Ms Croskery: We believe that we are.


The Chairperson: I am quite sure that you do, but we need to ask the question, "Are you?"  I am sure that Mr Allister will have points to make on that, because he is up next.  I may be pre-empting him, but it seems strange that we have a budget of £3 million but can spend only £1·9 million of it.  Surely there must have been some evaluation of how we deal with that.  You do not have the letter in front of you, but we have a letter from the chairman of the Employment Services Board for West Belfast and Greater Shankill, who tells us that, despite doing great things, the Department will not even fund it £80,000 per annum.  In an area such as the Shankill and west Belfast, I would have thought that we would try to find and support almost anything that would be effective on the ground.  If £1 million has gone missing, why are we not able to address those issues?  That may be unfair on you, because I know that you have not necessarily seen this information pack, but maybe you could think about that.  I will bring Jim in, and I will come back to the issue of how we deal with specific matters.  I just want to give you a heads-up on that.  Is that all right, Jim?


Mr Allister: I thought —


The Chairperson: Sorry, Chris, I thought that you had finished.


Mr Lyttle: The second part of my question was for Christopher.  What are the key findings of the PwC review at this stage?  What has not gone well or what can be continued?  The Chair referred to the underspend.


Mr Andrews: One thing that has been touched on is communication around what a college and third party can do and having a meeting of minds and getting everybody in tune.  Some third parties have not been in tune with what the colleges expected, and vice versa.  That has been a learning process.  In the very early days, there would have been a mismatch.  For example, some people thought that they would be able to have a class of four people.  Unfortunately, on the grounds of cost, colleges could not deal with that.  However, as we have worked through the programme, a lot of those issues have been smoothed out.  Many maintain that there is a lot of work to do in areas such as communication. 


There are concerns around administration processes and bureaucracy.  We have had a three-year longitudinal survey, during which time many learners have been surveyed and a lot of information has been gathered.  A lot of third parties have had to supply a lot of data to the college and to PwC.  That has caused concern.  Yvonne touched on the fact that issues around eligibility criteria have been a big bugbear.  Third parties have said that the eligibility criteria stipulated by the Department have been too stringent.  They were laid at one GCSE to keep the pilot cohort tight, but, again, that is something that is under consideration.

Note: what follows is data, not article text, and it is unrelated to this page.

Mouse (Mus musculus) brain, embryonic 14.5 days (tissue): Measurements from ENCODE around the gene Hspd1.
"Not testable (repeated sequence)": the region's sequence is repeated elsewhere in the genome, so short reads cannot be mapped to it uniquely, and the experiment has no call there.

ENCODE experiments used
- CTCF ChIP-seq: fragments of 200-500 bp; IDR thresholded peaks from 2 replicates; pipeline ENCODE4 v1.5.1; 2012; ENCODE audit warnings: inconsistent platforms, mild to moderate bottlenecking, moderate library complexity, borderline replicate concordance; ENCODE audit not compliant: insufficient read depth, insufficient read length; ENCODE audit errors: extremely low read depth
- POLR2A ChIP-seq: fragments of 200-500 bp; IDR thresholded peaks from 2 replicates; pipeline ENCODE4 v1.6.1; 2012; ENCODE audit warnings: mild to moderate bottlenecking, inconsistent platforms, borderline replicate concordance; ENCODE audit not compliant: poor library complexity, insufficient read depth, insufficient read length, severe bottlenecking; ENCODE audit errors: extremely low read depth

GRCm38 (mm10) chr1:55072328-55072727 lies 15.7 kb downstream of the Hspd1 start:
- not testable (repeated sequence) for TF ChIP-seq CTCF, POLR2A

Dr McIvor: One piece of work that we need to do with LAE, if we get future funding, is to make sure that there is clarity about what this programme delivers compared with all the other programmes, because there are many across DEL, not only in FE but under Training for Success and Steps to Work.  We probably need to do a little more work so that people understand what is available to them.


Ms Croskery: And how it links as well.  In fairness, LEMIS is about getting people into work and learner access is about getting people back into the world of education.  We totally take the Committee's point that we need to look at mapping.


The Chairperson: We just think that there is frustration about this.  Although it may be clear to the Department what is going on, it is not necessarily clear on the ground.  There is a communication issue.  There are issues about LEMIS as well, which we will not go into at this juncture.  However, the real message that we need to get back is that all those around this table are determined to try to make better opportunities for people out there.  So when looking at a longitudinal study that lasts three years, I would look for a harder-hitting report that includes numbers, what happened and whatever.  I accept that, since the report is not finished, you gave us an interim update.  However, what we really need to know is whether this works.


On the face of it, an underspend of a third is significant.


Ms Croskery: I want to deal with that.  There was not an underspend, because we profiled at the start that we would provide up to £3 million to the colleges per annum based on the ability to engage hard to reach learners.  It was demand-led, and our budget is profiled accordingly.  There was not any underspend.  Andy's £143 million includes what we did not use on the learner access and engagement programme because it went into normal adult mainstream education.